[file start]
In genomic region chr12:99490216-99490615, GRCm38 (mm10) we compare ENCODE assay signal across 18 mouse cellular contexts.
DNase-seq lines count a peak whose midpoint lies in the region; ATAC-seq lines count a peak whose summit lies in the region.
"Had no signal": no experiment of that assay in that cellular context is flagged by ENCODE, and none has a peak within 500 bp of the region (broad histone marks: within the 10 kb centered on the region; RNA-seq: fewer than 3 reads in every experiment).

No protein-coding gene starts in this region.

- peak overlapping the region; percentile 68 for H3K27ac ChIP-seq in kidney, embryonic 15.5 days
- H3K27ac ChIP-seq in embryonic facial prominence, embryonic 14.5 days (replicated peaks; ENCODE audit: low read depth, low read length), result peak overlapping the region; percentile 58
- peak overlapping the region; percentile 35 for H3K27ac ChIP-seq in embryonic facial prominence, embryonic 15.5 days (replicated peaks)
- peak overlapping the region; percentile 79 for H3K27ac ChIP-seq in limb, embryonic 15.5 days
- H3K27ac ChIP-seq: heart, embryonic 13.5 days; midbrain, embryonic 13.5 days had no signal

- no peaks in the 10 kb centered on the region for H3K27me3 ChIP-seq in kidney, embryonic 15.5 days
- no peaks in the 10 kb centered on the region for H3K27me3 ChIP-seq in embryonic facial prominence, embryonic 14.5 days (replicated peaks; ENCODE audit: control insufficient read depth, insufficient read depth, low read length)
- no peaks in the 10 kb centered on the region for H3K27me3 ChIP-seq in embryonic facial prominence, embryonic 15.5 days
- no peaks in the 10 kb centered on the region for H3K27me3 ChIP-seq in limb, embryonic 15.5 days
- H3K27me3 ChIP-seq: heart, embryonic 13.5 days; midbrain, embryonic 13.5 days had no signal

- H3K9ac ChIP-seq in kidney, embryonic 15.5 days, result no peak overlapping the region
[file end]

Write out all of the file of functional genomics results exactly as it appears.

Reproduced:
In genomic region chr12:99490216-99490615, GRCm38 (mm10) we compare ENCODE assay signal across 18 mouse cellular contexts.
DNase-seq lines count a peak whose midpoint lies in the region; ATAC-seq lines count a peak whose summit lies in the region.
"Had no signal": no experiment of that assay in that cellular context is flagged by ENCODE, and none has a peak within 500 bp of the region (broad histone marks: within the 10 kb centered on the region; RNA-seq: fewer than 3 reads in every experiment).

No protein-coding gene starts in this region.

- peak overlapping the region; percentile 68 for H3K27ac ChIP-seq in kidney, embryonic 15.5 days
- H3K27ac ChIP-seq in embryonic facial prominence, embryonic 14.5 days (replicated peaks; ENCODE audit: low read depth, low read length), result peak overlapping the region; percentile 58
- peak overlapping the region; percentile 35 for H3K27ac ChIP-seq in embryonic facial prominence, embryonic 15.5 days (replicated peaks)
- peak overlapping the region; percentile 79 for H3K27ac ChIP-seq in limb, embryonic 15.5 days
- H3K27ac ChIP-seq: heart, embryonic 13.5 days; midbrain, embryonic 13.5 days had no signal

- no peaks in the 10 kb centered on the region for H3K27me3 ChIP-seq in kidney, embryonic 15.5 days
- no peaks in the 10 kb centered on the region for H3K27me3 ChIP-seq in embryonic facial prominence, embryonic 14.5 days (replicated peaks; ENCODE audit: control insufficient read depth, insufficient read depth, low read length)
- no peaks in the 10 kb centered on the region for H3K27me3 ChIP-seq in embryonic facial prominence, embryonic 15.5 days
- no peaks in the 10 kb centered on the region for H3K27me3 ChIP-seq in limb, embryonic 15.5 days
- H3K27me3 ChIP-seq: heart, embryonic 13.5 days; midbrain, embryonic 13.5 days had no signal

- H3K9ac ChIP-seq in kidney, embryonic 15.5 days, result no peak overlapping the region